History of Fashion Plates

 

The precursors to fashion plates were the German Trachterbuchen which date from the 16th Century. These were primarily illustrated documentation of national costume, peasant and occupational clothing of various countries. An example of this type of resource, Braun and Schneider’s Historic Costume in Pictures (fGT513.H57 1975), is available in the Henry Madden Library and on the Internet .

Another way of disseminating fashion information was the use of fashion dolls commissioned from milliners and dressmakers. These were miniature women and men who were dressed in the latest fashions, including hats, shoes and accessories. Their size made them easy to transport and local dressmakers could use the clothes as patterns to make garments for customers. Not many of these survive, however, because they were given to children to play with as dolls.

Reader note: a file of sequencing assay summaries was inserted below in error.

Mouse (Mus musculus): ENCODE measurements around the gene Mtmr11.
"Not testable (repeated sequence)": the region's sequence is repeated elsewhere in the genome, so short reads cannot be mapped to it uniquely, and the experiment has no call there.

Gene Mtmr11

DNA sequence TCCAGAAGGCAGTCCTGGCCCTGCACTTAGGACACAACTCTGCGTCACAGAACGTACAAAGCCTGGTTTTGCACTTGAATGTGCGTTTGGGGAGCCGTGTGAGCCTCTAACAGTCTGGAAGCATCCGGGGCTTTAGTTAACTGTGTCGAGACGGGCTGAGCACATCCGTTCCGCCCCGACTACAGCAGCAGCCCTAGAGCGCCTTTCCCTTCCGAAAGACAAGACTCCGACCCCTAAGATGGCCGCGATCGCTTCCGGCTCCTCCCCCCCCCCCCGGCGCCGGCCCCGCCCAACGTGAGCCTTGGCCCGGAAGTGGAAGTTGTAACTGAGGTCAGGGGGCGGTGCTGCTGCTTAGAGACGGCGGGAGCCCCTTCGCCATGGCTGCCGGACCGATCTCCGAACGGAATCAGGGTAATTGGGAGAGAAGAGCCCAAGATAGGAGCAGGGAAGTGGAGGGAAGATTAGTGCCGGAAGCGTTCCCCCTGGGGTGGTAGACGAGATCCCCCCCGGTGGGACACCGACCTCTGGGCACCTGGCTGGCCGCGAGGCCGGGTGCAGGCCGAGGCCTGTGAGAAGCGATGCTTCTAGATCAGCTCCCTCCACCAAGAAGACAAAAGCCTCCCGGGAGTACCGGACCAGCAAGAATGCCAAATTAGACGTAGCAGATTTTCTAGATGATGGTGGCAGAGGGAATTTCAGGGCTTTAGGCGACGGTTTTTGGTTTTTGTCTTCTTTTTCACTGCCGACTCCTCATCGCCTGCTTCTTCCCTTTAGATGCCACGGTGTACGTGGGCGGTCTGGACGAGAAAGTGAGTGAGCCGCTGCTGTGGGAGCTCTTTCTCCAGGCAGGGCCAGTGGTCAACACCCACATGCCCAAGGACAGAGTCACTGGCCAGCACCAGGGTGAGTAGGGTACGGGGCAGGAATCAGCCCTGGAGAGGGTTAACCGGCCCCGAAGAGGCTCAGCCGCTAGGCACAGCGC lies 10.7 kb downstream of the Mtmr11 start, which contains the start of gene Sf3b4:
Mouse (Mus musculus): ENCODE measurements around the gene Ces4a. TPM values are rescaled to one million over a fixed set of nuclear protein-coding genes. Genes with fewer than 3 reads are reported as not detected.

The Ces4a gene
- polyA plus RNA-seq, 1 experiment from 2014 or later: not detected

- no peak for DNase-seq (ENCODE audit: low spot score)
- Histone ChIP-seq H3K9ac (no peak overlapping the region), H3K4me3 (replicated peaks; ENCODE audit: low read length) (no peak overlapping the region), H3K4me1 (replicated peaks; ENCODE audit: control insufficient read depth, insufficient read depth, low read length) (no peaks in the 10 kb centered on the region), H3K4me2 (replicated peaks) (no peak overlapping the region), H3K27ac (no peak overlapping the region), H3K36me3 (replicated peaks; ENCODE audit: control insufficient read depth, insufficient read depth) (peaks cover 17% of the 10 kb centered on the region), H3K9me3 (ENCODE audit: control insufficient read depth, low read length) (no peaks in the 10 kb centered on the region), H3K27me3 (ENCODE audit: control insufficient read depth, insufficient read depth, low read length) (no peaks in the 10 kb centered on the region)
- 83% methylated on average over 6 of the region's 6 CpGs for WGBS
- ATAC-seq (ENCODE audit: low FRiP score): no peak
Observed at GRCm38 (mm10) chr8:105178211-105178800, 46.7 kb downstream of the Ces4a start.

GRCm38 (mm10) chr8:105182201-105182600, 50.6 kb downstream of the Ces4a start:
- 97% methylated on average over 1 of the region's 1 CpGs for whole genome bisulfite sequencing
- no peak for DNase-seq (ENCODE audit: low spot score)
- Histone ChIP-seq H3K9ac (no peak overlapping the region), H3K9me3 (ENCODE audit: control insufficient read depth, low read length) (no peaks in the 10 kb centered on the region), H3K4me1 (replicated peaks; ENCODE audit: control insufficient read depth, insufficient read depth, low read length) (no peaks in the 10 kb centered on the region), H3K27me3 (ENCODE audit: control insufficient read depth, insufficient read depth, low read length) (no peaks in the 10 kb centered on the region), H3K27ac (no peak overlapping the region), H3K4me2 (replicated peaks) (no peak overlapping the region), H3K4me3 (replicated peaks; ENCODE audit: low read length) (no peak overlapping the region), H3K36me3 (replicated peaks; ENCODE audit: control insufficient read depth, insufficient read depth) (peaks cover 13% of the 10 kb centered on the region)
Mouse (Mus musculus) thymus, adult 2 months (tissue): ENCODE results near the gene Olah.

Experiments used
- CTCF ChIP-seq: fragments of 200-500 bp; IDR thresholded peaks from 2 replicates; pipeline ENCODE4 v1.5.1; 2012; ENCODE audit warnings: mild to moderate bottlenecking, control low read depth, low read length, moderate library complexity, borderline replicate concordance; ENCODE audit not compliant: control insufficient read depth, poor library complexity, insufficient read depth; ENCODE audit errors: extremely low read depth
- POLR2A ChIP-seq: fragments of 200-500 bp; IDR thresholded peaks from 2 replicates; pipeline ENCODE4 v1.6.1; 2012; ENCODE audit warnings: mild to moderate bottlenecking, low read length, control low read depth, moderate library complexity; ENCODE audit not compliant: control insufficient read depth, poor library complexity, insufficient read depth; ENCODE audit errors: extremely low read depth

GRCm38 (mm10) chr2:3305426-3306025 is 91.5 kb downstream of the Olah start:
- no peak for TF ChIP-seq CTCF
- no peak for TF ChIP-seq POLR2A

The first known fashion plates began circulating at the French court in the 17th century during the reign of Louis XIV to publicize what the nobility were wearing. Some fashion engravings were published such as Antoine Herisett’s Recueil des Differences Modes du Temps (1729) which were eleven plates of both men and women’s clothing. However, nothing occurred at a systematic level until the 18th century when the latest fashions began to find their way into publications. By the end of the 18th century, periodicals focusing on women’s interests were flourishing. Weekly publications such as the Lady’s Magazine, La Belle Assemblee, and Les Modes Parisiennes included two to six hand colored and engraved fashion plates that depicted several figures dressed in the current styles. The fashion plates imparted information about current or forthcoming styles to those who could afford to subscribe to the periodicals. At the beginning, circulation was mainly to the wealthy, but by the mid 1850s fashion magazines could be found in most homes that included a nonworking woman. To give an idea of the cost of a fashion magazine, La Belle Assemblee, published in London, was sold for 15 pence during the early 1800s, which was roughly equivalent to the daily wages for a highly skilled London worker. In addition to individual subscriptions, booksellers and other places of business had multiple subscriptions. Fashion plates remained popular until the 1920s when fashion photography replaced fashion illustration as the standard in magazines.

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